The thing that makes me nuts though is that I feel like the housing market is at a high point and has the potential to come down significantly again.  We would walk away from closing with over 200k if we sold for 600k now.  That's why I'm so tempted to sell.  Problem is that we don't know exactly where else we'd want to be.  So, we're just kind of sitting here waiting.

                    We also want to reach FI sooner and a 200k boost to our savings would go a long way towards helping us get there.

                    Comment


                    • #11
                      Based on your post, I would not move. It will make you unhappy. I doubt that you will be left with more than $50K after realtor costs and home repairs on the next house. Totally not worth it and will not lead to FI sooner.

                      Comment


                      • #12
                        There is a lot to consider here, and I would never make a conclusion based on what you have said.  So far for the move decision we have:

                        Pros:
                        1. Lower monthly payment (mostly due to taxes) and overall payment
                        2. Faster achievement of FI by 11 years (4 years into 30 year and will change to 15 year)
                        3. Same school district
                        4. Closer for taking kids to school and work
                        5. Some repair costs will increase the value of the home (not completely wasted)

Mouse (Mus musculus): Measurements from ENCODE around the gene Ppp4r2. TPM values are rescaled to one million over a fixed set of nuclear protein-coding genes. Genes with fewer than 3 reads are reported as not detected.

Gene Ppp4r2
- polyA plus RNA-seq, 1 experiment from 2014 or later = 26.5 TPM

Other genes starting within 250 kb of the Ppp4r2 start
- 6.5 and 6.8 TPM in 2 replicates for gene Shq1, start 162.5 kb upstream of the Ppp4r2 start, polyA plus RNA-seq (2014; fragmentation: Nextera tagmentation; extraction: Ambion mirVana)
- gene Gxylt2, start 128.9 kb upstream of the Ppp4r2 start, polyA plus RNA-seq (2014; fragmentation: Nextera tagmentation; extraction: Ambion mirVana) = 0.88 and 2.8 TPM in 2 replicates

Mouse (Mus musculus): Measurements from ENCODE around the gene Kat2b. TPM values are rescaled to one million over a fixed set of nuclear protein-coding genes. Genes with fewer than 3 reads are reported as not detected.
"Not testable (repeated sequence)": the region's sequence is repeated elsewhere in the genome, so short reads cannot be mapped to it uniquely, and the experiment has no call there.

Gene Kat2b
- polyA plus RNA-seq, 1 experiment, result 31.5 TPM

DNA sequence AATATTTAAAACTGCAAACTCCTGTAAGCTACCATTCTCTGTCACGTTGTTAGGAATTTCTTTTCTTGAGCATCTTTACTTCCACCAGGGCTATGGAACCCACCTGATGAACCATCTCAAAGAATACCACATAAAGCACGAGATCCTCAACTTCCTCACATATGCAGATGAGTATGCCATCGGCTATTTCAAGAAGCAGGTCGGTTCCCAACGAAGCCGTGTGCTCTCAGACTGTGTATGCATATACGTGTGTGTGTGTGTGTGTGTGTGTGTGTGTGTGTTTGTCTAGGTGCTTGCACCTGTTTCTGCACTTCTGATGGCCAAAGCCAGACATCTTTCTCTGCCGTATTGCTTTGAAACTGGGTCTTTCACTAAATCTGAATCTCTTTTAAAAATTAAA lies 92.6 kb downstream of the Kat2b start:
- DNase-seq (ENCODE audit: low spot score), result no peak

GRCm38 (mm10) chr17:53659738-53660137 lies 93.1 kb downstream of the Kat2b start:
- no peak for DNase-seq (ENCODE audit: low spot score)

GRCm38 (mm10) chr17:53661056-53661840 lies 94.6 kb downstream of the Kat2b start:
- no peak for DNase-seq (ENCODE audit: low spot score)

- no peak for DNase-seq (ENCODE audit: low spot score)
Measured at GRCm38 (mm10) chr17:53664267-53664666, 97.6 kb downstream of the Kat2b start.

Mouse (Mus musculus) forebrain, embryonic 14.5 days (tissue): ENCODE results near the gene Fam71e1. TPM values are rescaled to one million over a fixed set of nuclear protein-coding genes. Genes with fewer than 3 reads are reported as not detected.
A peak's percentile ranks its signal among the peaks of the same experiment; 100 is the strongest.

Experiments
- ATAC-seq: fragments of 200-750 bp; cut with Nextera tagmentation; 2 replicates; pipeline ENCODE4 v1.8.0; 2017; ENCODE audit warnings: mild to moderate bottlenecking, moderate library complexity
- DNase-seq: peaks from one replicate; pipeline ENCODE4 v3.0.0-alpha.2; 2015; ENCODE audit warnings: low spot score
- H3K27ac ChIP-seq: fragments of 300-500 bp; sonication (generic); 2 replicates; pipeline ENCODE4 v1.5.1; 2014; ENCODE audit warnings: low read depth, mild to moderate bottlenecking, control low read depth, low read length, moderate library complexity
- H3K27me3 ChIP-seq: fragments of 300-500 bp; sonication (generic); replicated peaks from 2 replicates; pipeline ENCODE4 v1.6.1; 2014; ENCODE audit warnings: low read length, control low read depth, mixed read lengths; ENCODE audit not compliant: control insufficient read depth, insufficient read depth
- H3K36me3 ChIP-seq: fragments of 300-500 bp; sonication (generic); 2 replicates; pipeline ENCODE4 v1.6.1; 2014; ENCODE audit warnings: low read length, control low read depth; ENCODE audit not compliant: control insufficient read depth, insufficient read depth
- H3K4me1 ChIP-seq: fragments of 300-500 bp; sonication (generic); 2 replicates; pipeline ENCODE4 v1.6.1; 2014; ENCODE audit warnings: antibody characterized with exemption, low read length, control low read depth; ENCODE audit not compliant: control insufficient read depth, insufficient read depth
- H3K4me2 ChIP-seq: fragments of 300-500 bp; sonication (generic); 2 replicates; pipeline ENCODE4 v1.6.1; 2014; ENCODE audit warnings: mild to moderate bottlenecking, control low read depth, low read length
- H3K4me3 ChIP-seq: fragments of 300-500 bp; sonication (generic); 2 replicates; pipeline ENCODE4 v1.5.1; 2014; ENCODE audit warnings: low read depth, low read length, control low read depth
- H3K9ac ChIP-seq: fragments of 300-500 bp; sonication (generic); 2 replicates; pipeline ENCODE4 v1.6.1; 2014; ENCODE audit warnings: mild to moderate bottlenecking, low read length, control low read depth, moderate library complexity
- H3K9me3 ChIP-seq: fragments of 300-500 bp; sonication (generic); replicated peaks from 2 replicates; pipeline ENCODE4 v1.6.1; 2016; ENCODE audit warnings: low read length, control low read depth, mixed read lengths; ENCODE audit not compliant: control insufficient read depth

6. New home holds value better

                        Cons:
                        1. Repair/fix-up costs
                        2. Needing to make up for #1 by either paying lower down payment, increasing mortgage, plowing the $100k into it
                        3. Needing to move/moving costs
                        4. Possibly lower tax benefit (may be negated by #1 in the Pro list)
                        5. Impact of repairs on psyche

                        So I don't think this is a clear decision either way.  I would do the math on the above and see if the potential benefits (particularly the ability to reach FI earlier which is the whole idea here) outweighs the downsides (both monetarily and emotionally).  Personal decision.  But do the math.

                        Comment


                        • #13
                          The numbers almost always favor staying put because of the transaction costs.